Gilbert de Moravia
Gilbert of Dornoch
|Patronage||Diocese of Dornoch|
Gilbert de Moravia (died 1245), later known as Saint Gilbert of Dornoch, or Gilbert of Caithness, was the most famous Bishop of Caithness and founder of Dornoch Cathedral. His name may suggest that he came from the semi-Gaelicized family of Flemish origin who were Lords of Duffus, and who during Gilbert's episcopate would create the Earldom of Sutherland under Gilbert's possible cousin, William de Moravia, 1st Earl of Sutherland.
It is known that Gilbert was the son of one Muiredach, son of Alexander de Moravia ("of Moray", thus indicating the ancestral home and not necessarily a family name). If Gilbert was of purely Gaelic origin, his name may be a Francization of the Gaelic name Gille Brigte (modern: Gillebrìghde). Gilbert allegedly had a younger brother, Richard de Moravia, who was killed fighting against Scandinavians and whose effigy-sarcophagus currently resides in the cathedral.
As his name indicates, Gilbert very likely came from Moray. The family owned extensive lands in Duffus and Strabok. Gilbert was for a long time the Archdeacon of the Bishopric of Moray; it is probable that Gilbert was elected to the see sometime in the year 1223, in the presence of King Alexander II of Scotland and his army. He was certainly bishop of Caithness by the summer of 1224. King Alexander probably decided that, after the murder of Gilbert's predecessor Adam of Melrose, the bishopric's seat (cathedra) should be moved closer to royal protection. So it was that Gilbert's episcopate saw the move of the bishopric from Halkirk in the far north of the diocese to Dornoch in the far south. It was to the new cathedral that, in 1239, Gilbert would move Bishop Adam's body. Gilbert nevertheless continued to reside for much of his episcopate in the more violent north, and maintained a palace at Scrabster.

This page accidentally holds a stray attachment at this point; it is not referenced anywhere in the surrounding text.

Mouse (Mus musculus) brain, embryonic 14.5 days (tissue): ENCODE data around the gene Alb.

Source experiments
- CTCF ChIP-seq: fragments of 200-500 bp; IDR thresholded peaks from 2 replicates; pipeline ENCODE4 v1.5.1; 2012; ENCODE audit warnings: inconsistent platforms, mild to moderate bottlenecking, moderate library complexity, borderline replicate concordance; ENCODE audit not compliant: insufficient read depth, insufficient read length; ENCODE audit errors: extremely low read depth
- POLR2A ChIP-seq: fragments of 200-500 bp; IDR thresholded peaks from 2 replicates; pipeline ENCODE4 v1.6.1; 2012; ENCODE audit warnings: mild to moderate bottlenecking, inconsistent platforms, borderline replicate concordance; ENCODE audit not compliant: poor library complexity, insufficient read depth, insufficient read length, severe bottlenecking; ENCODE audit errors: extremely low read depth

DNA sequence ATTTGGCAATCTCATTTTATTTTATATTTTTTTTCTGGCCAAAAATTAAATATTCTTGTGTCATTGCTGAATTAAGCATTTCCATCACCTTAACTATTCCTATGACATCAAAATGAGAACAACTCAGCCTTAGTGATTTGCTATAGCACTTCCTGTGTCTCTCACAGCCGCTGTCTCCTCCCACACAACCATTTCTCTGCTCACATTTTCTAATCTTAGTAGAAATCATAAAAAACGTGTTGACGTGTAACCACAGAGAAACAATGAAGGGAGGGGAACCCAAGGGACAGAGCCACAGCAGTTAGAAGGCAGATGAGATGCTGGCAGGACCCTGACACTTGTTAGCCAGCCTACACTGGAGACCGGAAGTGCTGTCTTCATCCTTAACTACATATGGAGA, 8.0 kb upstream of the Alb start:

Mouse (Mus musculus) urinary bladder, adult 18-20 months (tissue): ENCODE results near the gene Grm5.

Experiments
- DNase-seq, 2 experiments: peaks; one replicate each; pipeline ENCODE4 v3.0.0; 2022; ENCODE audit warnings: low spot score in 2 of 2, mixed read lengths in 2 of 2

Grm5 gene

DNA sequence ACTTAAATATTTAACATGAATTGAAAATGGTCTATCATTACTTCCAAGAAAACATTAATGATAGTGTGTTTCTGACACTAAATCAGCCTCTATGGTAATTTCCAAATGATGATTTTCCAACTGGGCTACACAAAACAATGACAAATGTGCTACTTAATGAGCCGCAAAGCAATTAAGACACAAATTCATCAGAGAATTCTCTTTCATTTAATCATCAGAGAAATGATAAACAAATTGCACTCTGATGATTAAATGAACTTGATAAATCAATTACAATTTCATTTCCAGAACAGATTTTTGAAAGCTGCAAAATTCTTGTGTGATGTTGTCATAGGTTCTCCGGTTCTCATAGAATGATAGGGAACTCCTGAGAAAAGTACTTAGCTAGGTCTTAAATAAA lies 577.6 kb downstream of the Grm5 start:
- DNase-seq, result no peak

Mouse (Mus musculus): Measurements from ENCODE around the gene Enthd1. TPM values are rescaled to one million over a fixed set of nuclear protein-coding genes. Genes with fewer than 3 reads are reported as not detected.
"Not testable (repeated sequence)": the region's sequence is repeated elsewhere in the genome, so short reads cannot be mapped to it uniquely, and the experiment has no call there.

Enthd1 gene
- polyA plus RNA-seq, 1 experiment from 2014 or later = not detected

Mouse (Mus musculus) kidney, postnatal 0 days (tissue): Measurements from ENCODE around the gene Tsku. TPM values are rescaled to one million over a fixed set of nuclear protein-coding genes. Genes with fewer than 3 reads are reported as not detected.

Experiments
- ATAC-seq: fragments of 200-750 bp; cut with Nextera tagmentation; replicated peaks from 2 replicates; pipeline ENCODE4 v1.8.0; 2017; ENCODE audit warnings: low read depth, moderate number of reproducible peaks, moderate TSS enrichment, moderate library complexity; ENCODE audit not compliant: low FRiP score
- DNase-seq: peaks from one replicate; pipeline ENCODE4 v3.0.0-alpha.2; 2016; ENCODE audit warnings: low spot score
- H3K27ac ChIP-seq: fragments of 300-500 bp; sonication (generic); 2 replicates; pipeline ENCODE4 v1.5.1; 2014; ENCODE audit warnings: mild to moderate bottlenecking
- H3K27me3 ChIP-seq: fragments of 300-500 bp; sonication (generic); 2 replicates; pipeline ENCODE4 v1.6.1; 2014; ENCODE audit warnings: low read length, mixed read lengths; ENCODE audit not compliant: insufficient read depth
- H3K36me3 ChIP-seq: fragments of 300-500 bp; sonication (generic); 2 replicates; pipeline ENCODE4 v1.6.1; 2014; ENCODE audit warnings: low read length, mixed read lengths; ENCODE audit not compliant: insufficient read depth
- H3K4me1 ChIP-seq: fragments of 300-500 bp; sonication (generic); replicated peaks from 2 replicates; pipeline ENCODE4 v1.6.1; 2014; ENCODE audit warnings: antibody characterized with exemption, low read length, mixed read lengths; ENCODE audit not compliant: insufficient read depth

Achievements and death
Gilbert's achievements include the building of the cathedral at Dornoch, and the establishment of several hospices for the poor. He became known as a fine preacher, and he did much work to civilise his diocese.
Gilbert died in his palace at Scrabster in 1245, traditionally on 1 April. The latter day is his feast day. He was buried at Dornoch, and his relics were venerated until the Reformation, oaths being sworn on them at least until 1545. He is the last Scottish saint to appear in the Calendar of Saints, although it is not known if he was ever formally canonized.
Folklore surrounding St Gilbert was collected in Sutherlandshire in the late nineteenth century, including a legend of how he overcame a dragon—or salamander—that was terrorising the country.
- Dowden, John, The Bishops of Scotland, ed. J. Maitland Thomson, (Glasgow, 1912)
- Ross-Harper, Ian, Notable Bishops and Ministers of Dornoch Cathedral, (Historylinks Museum, Dornoch)
| Bishop of Caithness